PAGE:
Attention to such details when planning compensation arrangements should help the owner fend off or blunt future attacks on compensation when the business proves highly successful and substantial compensation is paid under the agreement.

Passive Loss Carryover Utilizer for C -Corporations in New York

Passive activity losses are generated by a trade or business in which you do not participate on a regular, consistent and substantial manner during the year or by rental activities in which you do not actively participate. Because passive activity losses can only be claimed against passive activity income during a year, the losses are often not used up in that year. The amount of unused passive activity loss is carried forward to be offset against subsequent years income. To the extent losses exceed income in future years, they are suspended – doing little good, even though they are not completely lost.

The greatest tax advantage is realized from effectively utilizing these passive activity losses, rather than continuing to carry them forward. One example of a strategy that would effectively utilize passive losses is dispose of a passive activity. Another strategy is to increase the amount of gain from passive activities, perhaps by converting a currently active business into a passive one.

Personal Service Corporation

A personal service corporation is a c-corporation where the main work of the company is to perform services in the fields of health (including veterinary services), law, engineering, architecture, accounting, actuarial science, the performing arts, or consulting. A Personal Service Corporation’s stock is usually owned by employees, retired employees, or their estates.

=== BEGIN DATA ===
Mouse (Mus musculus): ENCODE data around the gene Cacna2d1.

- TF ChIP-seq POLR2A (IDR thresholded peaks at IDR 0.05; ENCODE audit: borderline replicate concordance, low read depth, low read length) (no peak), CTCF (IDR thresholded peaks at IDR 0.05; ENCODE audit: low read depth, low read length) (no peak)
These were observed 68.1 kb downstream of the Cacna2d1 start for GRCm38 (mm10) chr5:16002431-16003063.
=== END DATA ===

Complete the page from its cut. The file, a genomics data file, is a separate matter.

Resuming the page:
A Personal Service Corporation is subject to special tax rules, including the ability to use the cash method of accounting and the burden of taxation at a flat rate of 35% while it remains a qualified personal service corporation. Also, if dividends are not paid regularly, and earnings are retained, it could become subject to the accumulated earnings tax. In addition, in certain circumstances, the IRS is empowered to reallocate income and deductions between the corporation and its shareholders. Other possible risks include a determination by the IRS that compensation to employee/shareholders is unreasonable, or the passive activity loss or the at-risk rules apply.

While there are risks at doing business in the form of a PSC, there also are benefits. The rules are highly technical, however, and avoiding the pitfalls that result in higher taxes requires careful tax planning. Such planning will enable you to maximize the benefits of the personal service corporation while minimizing the risks.

The rules for a C-Corporation are rather complex. Please feel free to contact MEDOWS CPA, PLLC for a consultation on how our Manhattan CPAs can help you with the accounting for your C-Corporation and how we can minimize your C Corp taxes in NYC.